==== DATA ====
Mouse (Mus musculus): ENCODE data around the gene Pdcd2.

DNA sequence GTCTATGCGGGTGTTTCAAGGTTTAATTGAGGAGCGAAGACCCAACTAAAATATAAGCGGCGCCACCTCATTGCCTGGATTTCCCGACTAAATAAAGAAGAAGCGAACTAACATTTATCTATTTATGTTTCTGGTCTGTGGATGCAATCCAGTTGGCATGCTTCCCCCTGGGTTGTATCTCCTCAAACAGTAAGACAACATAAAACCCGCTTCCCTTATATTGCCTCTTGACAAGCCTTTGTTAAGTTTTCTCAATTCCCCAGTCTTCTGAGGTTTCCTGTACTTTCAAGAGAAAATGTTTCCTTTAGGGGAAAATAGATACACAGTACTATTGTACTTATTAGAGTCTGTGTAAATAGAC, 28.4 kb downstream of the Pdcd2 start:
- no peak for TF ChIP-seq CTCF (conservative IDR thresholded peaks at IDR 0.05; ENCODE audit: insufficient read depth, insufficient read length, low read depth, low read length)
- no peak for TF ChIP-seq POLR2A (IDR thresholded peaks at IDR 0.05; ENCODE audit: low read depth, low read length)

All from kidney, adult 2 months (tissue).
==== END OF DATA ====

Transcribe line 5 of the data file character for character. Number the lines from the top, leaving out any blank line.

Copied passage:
All from kidney, adult 2 months (tissue).